Omeros's phase II OMS721 trial completes dosing, extended access for compassionate use
Omeros has completed dosing of the low-dose cohort of patients in its ongoing phase II clinical trial evaluating the efficacy and safety of OMS721, the lead human monoclonal antibody for its mannan-binding lectin-associated serine protease-2 (MASP-2) program, in treating thrombotic microangiopathies (TMAs). TMAs are a family of rare, debilitating and life-threatening disorders characterized by excessive thrombi (clots) in the microcirculation of the body's organs, most commonly the kidney and brain.
All patients in this study cohort received OMS721 and improvements were observed across TMA disease markers. The investigators treating all of these patients at different sites consider the improvements to be treatment-related and clinically meaningful. Based on observations in this cohort, a European investigator has requested that Omeros provide extended access to OMS721 for compassionate use in his two study patients, both of whom suffer from atypical hemolytic uremic syndrome (aHUS), a form of TMA.
In the clinical trial, the first cohort consisted of three patients treated with the lowest dose of OMS721. All three patients have aHUS. Platelet count, serum lactate dehydrogenase (LDH) and serum haptoglobin were measured as markers of disease activity. When compared to baseline levels, platelet counts improved in all patients. Serum LDH levels remained normal in one patient, substantially decreased to close to the normal range in another and remained elevated in the third. Haptoglobin improved in two patients, normalizing in one. Creatinine levels in the one patient with independent renal function also improved.
Under the program of extended access, the two patients treated by the investigator requesting compassionate use will continue to undergo current or higher dosing with OMS721. The third patient, treated at a site other than that of the requesting investigator, appeared clinically to no longer be in the acute phase of the disease after treatment with OMS721. The patient subsequently relapsed following cessation of OMS721 treatment.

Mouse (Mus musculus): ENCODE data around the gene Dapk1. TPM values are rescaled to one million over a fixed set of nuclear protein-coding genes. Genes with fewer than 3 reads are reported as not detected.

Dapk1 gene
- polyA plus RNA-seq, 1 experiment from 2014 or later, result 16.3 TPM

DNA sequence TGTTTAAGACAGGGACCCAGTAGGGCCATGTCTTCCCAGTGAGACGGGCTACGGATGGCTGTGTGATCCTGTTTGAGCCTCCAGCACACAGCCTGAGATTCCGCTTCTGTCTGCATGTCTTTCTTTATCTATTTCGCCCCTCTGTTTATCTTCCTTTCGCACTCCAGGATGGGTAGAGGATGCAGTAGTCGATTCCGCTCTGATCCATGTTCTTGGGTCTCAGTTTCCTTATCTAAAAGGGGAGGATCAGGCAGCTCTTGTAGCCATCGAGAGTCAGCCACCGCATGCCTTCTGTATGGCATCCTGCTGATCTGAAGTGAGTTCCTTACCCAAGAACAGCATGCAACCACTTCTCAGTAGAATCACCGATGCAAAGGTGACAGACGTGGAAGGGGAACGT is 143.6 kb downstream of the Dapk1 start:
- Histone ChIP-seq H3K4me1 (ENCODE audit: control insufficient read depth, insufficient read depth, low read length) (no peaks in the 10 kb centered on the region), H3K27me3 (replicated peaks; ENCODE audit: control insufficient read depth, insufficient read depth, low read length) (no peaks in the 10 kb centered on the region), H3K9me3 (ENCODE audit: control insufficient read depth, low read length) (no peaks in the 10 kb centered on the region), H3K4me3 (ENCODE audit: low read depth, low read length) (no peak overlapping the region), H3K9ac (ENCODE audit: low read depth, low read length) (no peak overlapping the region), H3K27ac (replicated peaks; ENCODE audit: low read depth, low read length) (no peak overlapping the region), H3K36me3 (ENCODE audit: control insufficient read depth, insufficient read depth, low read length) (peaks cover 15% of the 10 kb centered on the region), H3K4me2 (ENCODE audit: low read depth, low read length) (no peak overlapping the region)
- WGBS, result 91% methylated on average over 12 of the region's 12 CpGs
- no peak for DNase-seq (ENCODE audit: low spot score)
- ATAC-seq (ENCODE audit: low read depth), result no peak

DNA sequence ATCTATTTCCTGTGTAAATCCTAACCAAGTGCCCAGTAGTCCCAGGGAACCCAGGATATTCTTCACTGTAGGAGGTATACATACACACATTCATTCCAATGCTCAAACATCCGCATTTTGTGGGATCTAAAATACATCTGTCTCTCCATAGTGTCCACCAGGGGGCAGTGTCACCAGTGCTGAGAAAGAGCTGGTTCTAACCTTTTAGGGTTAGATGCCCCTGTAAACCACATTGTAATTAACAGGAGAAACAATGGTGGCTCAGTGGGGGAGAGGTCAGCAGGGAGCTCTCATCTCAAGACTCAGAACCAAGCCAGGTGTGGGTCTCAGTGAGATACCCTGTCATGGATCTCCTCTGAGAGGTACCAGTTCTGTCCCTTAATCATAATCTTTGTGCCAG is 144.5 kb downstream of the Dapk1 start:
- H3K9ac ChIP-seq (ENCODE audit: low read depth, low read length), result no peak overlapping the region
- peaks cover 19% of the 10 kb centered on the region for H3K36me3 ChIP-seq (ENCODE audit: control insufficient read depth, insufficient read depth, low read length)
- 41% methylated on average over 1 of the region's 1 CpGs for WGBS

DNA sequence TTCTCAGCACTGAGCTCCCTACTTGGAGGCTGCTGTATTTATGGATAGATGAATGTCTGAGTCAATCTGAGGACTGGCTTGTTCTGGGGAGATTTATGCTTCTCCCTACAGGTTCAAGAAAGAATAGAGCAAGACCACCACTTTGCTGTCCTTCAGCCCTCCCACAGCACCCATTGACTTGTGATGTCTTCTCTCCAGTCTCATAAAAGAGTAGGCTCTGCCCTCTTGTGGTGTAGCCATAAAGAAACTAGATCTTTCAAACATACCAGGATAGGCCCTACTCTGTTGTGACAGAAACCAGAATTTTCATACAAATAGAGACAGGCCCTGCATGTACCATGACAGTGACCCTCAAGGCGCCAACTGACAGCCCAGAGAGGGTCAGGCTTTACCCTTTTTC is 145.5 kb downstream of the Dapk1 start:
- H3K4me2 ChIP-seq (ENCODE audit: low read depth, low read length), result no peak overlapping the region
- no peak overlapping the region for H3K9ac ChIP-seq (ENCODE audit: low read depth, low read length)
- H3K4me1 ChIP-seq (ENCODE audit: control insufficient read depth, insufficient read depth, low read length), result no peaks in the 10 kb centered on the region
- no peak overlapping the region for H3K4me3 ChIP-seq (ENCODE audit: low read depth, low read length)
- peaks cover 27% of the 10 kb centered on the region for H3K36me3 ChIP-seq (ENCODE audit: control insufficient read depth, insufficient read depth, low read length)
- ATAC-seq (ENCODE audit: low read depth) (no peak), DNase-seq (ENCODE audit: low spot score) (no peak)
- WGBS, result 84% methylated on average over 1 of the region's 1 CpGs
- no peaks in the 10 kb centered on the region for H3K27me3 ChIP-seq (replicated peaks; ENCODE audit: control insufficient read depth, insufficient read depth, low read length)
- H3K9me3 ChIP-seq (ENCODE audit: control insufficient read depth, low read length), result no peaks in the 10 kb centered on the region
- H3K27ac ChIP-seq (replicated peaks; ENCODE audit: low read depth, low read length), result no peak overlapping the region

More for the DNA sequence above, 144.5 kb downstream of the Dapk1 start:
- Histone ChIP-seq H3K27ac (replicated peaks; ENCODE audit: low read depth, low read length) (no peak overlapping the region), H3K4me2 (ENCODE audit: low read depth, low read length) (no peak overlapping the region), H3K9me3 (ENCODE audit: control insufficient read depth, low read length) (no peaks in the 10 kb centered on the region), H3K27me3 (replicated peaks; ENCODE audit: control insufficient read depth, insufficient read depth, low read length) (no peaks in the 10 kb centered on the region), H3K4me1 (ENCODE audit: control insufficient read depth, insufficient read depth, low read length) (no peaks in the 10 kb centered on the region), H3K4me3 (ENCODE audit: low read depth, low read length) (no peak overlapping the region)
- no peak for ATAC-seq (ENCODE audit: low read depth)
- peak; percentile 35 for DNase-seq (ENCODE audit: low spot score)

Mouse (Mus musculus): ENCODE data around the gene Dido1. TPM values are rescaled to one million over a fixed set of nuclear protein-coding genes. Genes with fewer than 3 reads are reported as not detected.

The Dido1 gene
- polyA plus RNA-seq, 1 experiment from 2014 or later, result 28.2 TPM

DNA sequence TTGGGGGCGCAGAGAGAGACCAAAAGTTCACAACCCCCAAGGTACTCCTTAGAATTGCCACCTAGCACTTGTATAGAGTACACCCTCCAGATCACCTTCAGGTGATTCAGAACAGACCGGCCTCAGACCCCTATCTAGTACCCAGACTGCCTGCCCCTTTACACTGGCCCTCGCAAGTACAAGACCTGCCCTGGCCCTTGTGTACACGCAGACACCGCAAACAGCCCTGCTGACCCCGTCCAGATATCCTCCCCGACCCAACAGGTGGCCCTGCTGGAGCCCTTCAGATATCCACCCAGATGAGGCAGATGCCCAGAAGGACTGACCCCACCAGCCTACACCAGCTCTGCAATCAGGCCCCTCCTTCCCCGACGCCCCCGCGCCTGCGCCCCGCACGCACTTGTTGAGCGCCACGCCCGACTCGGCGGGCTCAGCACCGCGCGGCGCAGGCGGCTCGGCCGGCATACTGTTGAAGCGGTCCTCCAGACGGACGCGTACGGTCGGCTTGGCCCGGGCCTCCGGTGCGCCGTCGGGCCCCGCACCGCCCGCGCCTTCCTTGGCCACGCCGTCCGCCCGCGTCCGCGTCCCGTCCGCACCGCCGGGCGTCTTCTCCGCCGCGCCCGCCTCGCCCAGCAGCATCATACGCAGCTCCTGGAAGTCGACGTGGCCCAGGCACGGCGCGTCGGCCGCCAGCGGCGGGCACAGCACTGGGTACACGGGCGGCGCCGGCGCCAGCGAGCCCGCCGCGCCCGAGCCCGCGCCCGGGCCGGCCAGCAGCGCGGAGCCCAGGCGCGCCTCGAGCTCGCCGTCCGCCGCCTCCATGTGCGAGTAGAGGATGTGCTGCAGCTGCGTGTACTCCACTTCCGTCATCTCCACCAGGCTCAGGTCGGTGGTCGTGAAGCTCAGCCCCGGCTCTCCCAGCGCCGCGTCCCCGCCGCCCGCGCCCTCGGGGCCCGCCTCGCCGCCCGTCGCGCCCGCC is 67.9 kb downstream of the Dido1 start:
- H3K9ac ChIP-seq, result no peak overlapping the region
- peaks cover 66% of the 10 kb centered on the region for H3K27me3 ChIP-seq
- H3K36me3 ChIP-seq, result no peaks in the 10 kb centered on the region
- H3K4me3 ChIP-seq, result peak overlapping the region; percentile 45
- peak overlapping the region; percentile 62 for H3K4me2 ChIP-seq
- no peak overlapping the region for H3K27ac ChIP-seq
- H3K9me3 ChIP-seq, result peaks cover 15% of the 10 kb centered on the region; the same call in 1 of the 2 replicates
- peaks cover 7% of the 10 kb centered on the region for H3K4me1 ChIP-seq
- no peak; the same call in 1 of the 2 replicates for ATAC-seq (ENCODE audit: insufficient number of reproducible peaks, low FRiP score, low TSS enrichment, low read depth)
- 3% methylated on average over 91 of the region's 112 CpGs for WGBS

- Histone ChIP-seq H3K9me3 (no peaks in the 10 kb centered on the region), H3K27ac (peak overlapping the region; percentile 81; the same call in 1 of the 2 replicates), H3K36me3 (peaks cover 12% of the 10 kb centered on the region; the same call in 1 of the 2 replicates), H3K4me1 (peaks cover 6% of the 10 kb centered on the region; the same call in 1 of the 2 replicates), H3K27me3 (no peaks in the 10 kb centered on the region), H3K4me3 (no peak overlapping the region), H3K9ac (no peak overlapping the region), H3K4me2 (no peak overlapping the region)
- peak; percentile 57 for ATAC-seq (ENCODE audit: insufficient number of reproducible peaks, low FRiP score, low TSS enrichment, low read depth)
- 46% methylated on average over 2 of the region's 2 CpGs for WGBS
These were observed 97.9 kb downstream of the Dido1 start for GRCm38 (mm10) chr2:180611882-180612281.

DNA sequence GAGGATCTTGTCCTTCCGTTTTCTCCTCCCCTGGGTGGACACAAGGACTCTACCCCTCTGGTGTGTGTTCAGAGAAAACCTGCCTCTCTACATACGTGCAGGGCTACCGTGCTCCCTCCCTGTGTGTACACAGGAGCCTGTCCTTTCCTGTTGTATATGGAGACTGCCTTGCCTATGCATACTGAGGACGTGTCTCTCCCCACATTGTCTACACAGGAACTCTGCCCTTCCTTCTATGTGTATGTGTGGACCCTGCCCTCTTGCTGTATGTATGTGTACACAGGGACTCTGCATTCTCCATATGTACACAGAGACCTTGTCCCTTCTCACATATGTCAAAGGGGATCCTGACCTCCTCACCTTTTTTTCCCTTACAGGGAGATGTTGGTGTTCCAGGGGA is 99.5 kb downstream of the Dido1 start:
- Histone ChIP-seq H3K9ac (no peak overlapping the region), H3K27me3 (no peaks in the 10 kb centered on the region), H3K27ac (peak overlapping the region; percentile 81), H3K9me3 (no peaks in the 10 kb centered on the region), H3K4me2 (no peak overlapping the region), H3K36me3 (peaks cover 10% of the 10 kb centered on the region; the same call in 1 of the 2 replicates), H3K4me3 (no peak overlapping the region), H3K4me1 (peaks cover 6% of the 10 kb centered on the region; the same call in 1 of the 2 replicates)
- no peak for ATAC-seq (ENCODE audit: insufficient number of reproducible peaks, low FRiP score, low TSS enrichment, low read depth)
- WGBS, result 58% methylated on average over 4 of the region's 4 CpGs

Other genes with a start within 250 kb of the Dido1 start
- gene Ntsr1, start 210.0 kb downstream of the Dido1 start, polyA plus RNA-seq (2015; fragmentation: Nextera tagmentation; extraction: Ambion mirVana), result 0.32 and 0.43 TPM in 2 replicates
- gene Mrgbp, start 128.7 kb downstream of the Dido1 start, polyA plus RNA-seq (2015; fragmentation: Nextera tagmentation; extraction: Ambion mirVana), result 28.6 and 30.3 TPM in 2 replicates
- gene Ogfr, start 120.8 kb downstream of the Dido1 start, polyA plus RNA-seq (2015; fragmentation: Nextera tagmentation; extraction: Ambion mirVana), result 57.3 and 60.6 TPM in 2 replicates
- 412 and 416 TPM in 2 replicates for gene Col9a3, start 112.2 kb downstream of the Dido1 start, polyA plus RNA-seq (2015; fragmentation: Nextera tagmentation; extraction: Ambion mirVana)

This patient was discontinued from the trial for precautionary reasons because of a serious adverse event—a localized inflammatory response often related to certain types of infections, one of which the patient previously had for three years while on immunosuppressive therapy. Such infections are associated with widely used TNF-alpha-targeting drugs. All data to date indicate no active infection in this patient.
No other significant safety issues were observed in either this trial or in the previously completed phase I program. Consistent with the phase II trial protocol, a pre-planned data review by internal and external physicians resulted in a recommendation to proceed with the planned dose escalation to the mid-dose cohort.
Omeros has agreed to provide the requested access to OMS721 for compassionate use, subject to approval from the applicable European regulatory authority, which has indicated its interest in facilitating the request. Notification of the investigator's request for extended access was posted on ClinicalTrials.gov.